Still possible to get powder laundry in cardboard box.

5 years ago
Reply to  Dommy

I’m using Lidl’s Formil Aktiv, because it was recommended by a consumers’ rights magazine for best quality/price value. But when it’s over I’m going back to my favorite, Ultra Pro Active – they’re both in powder form, sold in cardboard boxes. No plastic is important to me.

Robin Ten Heggeler
3 years ago
Reply to  Mariana

My daughter dilutes the soap nut liquid in a milk jug. 1 cup soap liquid, 1 cup baking soda and fill with wTer. Use 1.2 cup of this liquid for each load. Her laundry smells fresh… even husbands work clothes

5 years ago

Soapnuts have been used to wash laundry or to make body wash in India for generations. However, soapnuts have become more and more popular in Europe and the USA. The growing demand has led to the extensive export of soapnuts, which in turn has led to soapnuts becoming too expensive for many natives to afford. Instead, they use chemical detergents that contribute to the water pollution, which is already an issue of concern in India. To top it off, those nuts need to be shipped across the globe, leaving quite the carbon footprint.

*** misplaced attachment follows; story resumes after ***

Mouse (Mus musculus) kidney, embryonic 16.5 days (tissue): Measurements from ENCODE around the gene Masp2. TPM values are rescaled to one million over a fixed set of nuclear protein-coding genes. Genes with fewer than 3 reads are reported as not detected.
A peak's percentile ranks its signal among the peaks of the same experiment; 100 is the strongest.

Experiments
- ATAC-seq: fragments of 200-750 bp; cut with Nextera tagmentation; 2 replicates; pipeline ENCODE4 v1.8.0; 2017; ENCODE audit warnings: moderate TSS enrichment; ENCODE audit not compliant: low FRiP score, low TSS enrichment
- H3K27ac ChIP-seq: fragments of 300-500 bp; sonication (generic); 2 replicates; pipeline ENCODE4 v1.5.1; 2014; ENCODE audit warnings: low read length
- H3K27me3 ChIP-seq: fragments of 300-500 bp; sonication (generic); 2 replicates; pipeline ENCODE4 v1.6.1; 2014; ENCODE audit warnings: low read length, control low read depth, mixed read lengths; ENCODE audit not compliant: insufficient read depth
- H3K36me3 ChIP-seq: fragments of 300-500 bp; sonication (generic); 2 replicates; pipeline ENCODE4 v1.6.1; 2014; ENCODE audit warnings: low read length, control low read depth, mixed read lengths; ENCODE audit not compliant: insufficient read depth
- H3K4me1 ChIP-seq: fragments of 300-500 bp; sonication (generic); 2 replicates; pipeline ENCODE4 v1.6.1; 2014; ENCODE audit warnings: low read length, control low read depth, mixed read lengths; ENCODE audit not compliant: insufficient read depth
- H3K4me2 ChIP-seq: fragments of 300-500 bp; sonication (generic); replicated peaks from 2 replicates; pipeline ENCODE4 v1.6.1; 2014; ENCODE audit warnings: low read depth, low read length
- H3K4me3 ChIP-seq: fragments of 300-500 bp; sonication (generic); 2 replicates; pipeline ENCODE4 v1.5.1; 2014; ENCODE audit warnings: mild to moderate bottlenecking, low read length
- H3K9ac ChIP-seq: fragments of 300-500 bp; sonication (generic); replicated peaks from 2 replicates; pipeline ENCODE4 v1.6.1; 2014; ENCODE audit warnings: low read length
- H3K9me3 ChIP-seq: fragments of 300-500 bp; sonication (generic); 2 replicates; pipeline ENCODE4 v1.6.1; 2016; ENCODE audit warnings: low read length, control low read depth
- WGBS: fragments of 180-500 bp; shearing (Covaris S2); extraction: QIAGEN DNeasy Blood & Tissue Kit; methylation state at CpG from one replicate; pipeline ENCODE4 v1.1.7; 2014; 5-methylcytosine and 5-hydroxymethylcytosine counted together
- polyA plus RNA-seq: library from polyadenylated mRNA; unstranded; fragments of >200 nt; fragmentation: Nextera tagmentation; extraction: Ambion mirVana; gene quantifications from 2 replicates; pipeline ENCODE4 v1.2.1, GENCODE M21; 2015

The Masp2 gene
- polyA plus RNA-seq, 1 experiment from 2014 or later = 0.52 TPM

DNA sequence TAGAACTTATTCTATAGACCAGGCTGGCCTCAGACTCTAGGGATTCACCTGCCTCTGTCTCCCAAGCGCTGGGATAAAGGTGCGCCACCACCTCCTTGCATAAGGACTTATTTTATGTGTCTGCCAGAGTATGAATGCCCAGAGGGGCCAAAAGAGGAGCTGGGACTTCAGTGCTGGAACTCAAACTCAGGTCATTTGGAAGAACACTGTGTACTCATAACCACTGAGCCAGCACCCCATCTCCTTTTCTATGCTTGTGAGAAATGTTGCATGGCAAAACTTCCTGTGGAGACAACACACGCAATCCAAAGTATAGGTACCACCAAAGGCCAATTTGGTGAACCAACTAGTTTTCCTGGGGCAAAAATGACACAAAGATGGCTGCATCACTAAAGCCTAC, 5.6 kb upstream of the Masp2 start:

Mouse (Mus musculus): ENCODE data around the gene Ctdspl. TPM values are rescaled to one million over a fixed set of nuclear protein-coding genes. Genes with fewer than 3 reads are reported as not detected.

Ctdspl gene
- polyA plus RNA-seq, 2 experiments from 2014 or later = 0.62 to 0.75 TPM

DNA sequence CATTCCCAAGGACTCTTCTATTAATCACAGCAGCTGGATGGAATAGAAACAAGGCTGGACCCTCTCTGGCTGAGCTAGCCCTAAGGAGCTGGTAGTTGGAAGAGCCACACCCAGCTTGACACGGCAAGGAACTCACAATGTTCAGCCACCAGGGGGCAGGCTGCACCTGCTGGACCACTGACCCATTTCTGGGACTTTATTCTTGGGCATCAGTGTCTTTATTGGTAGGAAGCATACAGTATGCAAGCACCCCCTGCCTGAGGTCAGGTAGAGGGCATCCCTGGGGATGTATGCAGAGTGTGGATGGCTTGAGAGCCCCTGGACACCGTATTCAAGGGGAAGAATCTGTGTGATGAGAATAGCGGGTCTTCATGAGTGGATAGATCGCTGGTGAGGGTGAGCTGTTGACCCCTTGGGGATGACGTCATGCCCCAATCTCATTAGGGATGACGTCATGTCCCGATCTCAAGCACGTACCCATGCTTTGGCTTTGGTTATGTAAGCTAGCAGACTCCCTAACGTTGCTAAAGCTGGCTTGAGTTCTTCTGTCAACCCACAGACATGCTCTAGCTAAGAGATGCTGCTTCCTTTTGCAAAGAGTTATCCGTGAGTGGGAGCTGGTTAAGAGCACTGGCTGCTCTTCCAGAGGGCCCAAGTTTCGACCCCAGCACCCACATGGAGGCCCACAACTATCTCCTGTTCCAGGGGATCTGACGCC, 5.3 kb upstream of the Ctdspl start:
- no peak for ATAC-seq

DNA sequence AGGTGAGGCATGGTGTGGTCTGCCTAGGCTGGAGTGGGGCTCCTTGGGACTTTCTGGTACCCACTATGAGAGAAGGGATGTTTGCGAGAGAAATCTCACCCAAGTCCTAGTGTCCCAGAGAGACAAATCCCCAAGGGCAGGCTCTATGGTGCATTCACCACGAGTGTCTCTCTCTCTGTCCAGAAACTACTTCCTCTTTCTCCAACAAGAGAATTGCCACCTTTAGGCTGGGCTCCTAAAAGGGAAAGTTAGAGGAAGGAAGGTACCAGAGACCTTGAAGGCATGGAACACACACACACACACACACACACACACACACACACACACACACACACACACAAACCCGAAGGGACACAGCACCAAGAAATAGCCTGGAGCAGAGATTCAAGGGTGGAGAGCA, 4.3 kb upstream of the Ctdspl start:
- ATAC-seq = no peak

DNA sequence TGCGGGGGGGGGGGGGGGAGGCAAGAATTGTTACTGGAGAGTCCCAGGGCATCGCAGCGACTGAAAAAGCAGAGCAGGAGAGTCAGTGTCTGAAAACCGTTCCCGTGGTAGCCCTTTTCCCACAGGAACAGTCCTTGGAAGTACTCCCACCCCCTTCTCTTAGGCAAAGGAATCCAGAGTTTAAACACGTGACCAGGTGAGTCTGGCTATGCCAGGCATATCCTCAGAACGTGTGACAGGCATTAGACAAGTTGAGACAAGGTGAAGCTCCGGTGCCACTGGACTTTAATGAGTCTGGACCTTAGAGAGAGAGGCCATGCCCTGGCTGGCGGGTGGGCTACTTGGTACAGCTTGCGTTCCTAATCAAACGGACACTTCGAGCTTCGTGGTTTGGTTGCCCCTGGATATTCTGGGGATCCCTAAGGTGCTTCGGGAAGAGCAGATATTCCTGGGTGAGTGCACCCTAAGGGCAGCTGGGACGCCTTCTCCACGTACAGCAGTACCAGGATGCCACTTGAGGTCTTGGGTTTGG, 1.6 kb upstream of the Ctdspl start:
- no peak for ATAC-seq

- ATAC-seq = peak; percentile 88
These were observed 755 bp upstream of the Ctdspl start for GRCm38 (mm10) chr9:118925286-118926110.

5 years ago
Reply to  eline

Unless you live in India and see this first hand, you’re full of it.

5 years ago
Reply to  bix

I love how the booj capitalists don’t want to believe their enormously wasteful enviro habits have a negative impact in the exploited core.

4 years ago
Reply to  bix

What eline said is absolutely true. I am an Indian, and soap nuts have become extremely expensive for us. We have been using soapnuts traditionally for a lot of uses (Most commonly to wash hair), and the poorer people of India are no longer able to afford it.

5 years ago

I’ve found something interesting, at least for where I live. You can also use horse chestnuts that also contain saponin but you can find in Autumn almost everywhere in places where the trees are present.

It’s free and it’s local! I can’t wait to try it.

5 years ago
Reply to  Beth Terry

Yes, I will, it’s soon the time for them to fall here. I just re-read my comment, please forgive my bad English!

5 years ago

Great idea! I am trying this today- thank you

Marisa Blake
5 years ago